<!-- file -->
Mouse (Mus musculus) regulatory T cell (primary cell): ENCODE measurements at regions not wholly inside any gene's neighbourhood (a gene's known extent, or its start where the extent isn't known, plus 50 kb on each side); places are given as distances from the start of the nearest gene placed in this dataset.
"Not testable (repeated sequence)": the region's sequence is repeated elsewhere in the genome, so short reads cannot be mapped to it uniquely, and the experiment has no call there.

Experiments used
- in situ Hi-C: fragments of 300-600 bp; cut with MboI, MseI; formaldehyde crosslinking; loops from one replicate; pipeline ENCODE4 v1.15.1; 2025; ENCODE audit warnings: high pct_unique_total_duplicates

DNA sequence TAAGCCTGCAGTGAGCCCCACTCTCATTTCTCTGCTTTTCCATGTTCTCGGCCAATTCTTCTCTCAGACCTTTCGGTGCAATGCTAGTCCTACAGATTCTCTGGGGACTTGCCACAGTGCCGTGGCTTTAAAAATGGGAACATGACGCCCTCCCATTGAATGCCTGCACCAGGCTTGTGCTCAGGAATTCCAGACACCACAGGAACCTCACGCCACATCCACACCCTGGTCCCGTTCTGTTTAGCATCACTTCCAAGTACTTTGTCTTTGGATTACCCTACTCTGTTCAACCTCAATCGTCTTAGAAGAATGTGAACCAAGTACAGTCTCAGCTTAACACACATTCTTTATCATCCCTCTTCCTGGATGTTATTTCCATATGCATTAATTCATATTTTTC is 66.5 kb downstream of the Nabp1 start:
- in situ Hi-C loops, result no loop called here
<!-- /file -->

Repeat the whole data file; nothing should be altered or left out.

Mouse (Mus musculus) regulatory T cell (primary cell): ENCODE measurements at regions not wholly inside any gene's neighbourhood (a gene's known extent, or its start where the extent isn't known, plus 50 kb on each side); places are given as distances from the start of the nearest gene placed in this dataset.
"Not testable (repeated sequence)": the region's sequence is repeated elsewhere in the genome, so short reads cannot be mapped to it uniquely, and the experiment has no call there.

Experiments used
- in situ Hi-C: fragments of 300-600 bp; cut with MboI, MseI; formaldehyde crosslinking; loops from one replicate; pipeline ENCODE4 v1.15.1; 2025; ENCODE audit warnings: high pct_unique_total_duplicates

DNA sequence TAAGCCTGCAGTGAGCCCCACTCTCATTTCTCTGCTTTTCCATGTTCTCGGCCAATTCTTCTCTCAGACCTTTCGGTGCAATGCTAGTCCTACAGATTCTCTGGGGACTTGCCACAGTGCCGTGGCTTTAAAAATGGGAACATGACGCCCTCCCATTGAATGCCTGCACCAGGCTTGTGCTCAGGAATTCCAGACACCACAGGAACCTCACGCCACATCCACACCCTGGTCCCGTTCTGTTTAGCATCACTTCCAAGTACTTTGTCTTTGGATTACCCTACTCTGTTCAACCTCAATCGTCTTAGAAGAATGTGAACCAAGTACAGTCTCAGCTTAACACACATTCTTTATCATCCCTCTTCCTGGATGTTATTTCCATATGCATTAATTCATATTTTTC is 66.5 kb downstream of the Nabp1 start:
- in situ Hi-C loops, result no loop called here